A case that may be of interest to Maryland residents will be taken up by the Supreme Court of the United States. The case involves the differential treatment of children whose parents are American citizens based on the gender of the parents.
Under existing federal law, a child who is born overseas to an unwed American citizen mother can seek citizenship after the mother has lived in the U.S. for one year or longer. For children of unwed fathers, however, the requirement is that the unwed American citizen father must have lived in the U.S. for five years or more, which is less than the previous 10-year requirement.
In the case that the Supreme Court will hear in its next cycle, a man who was convicted of multiple felony offenses and who has been living legally in the U.S. since 1975 is arguing that the differential treatment violates the equal protection clause of the Constitution. He also is arguing that his father, who reportedly missed the five-year cutoff by 20 days, should have been counted as residing in the U.S. for all of the five-year period since he was working for a U.S. company in the Dominican Republic. The man was convicted of multiple counts of attempted murder in 1995, and the government has been trying to deport him since 2000. The U.S. Court of Appeals for the 2nd Circuit overturned the law in 2015, and the U.S. Department of Justice appealed that decision to the nation's highest court.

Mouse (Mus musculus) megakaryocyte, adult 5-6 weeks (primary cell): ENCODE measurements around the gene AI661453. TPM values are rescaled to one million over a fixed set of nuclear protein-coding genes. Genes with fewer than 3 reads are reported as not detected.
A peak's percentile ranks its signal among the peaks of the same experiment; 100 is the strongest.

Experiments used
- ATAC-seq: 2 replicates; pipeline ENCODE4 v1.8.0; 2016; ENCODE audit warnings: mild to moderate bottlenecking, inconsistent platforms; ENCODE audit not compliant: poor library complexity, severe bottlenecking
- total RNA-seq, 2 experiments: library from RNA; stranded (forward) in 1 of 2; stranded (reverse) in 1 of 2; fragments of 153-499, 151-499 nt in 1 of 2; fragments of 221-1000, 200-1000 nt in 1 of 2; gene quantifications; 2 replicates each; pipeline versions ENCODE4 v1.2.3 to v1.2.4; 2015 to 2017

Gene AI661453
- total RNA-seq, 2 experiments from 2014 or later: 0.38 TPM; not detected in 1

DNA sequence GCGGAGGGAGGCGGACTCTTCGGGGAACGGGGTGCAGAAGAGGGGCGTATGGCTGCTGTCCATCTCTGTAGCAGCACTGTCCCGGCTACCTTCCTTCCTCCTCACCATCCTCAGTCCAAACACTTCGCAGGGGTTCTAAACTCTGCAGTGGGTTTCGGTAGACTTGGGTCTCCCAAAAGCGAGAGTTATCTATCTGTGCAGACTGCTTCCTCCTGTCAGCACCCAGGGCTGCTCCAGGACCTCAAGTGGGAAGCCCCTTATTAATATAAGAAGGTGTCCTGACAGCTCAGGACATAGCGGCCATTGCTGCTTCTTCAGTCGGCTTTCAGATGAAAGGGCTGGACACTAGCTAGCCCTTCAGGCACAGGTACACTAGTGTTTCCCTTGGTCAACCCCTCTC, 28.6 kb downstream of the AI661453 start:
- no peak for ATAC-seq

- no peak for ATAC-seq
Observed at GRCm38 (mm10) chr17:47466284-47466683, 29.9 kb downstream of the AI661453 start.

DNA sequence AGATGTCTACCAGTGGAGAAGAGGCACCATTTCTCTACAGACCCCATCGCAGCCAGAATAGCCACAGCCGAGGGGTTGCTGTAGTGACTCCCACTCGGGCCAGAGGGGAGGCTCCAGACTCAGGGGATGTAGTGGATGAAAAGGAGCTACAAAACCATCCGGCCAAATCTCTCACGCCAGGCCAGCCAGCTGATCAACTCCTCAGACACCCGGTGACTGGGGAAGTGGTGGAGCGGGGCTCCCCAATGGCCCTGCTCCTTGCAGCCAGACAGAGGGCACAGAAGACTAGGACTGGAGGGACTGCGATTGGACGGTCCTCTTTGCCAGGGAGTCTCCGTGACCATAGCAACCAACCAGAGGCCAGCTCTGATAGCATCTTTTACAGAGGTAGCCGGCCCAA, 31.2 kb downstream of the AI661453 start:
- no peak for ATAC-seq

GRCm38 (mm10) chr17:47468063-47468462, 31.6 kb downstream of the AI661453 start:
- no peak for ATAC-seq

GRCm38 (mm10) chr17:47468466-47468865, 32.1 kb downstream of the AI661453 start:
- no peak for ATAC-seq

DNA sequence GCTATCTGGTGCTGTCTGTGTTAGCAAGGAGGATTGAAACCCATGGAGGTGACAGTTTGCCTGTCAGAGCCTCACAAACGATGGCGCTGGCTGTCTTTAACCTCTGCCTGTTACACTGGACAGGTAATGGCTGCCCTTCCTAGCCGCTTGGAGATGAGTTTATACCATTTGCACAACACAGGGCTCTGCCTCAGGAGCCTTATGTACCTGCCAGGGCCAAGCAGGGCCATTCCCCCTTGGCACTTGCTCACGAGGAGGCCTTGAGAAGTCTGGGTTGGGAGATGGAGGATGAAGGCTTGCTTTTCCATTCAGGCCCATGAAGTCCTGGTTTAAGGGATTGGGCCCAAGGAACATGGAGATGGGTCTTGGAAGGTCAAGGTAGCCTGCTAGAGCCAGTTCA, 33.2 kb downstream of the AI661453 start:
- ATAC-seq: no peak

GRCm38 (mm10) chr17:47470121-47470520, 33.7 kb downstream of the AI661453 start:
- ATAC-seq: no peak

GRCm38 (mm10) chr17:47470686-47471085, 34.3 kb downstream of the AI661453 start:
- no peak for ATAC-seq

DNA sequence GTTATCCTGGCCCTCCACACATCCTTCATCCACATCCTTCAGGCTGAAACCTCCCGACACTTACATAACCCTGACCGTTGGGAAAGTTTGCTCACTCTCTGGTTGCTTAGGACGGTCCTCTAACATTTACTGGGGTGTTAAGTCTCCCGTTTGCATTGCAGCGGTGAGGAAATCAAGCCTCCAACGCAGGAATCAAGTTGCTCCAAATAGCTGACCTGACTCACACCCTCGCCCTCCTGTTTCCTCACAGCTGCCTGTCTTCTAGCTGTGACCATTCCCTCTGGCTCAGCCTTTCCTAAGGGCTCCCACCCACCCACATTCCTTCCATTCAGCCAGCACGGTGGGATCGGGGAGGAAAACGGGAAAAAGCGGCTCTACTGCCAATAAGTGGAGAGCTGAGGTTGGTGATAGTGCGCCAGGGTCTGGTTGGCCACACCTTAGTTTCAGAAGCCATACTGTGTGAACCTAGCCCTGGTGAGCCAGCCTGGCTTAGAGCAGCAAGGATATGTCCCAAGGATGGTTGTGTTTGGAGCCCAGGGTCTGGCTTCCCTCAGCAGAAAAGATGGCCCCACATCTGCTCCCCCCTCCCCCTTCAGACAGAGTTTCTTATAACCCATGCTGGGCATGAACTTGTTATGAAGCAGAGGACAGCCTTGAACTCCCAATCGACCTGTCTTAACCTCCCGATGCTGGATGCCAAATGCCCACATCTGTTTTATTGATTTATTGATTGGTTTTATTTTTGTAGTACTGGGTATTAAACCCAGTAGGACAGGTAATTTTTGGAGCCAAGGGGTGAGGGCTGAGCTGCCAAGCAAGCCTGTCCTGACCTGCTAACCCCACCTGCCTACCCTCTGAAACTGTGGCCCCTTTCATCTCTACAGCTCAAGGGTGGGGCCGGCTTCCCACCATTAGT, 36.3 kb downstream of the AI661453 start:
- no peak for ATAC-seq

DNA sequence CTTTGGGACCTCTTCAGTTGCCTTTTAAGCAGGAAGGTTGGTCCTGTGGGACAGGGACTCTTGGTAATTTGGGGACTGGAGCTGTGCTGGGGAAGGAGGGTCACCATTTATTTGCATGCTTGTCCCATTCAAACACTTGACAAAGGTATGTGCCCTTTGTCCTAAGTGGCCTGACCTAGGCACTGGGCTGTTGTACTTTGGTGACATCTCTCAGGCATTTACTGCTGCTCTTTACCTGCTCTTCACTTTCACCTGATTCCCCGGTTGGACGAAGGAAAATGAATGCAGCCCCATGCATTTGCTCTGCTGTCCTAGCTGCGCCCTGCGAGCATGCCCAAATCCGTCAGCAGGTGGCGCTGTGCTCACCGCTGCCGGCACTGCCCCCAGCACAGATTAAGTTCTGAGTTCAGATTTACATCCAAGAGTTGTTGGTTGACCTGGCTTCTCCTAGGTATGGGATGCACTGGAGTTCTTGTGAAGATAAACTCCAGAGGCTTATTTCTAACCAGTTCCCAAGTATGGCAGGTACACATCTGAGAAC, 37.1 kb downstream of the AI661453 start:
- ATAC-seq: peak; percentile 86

People who believe they should hold derived citizenship may want to talk to immigration attorneys. Family-based immigration is complex, and the laws are constantly evolving, so an attorney will have likely stayed abreast of current developments.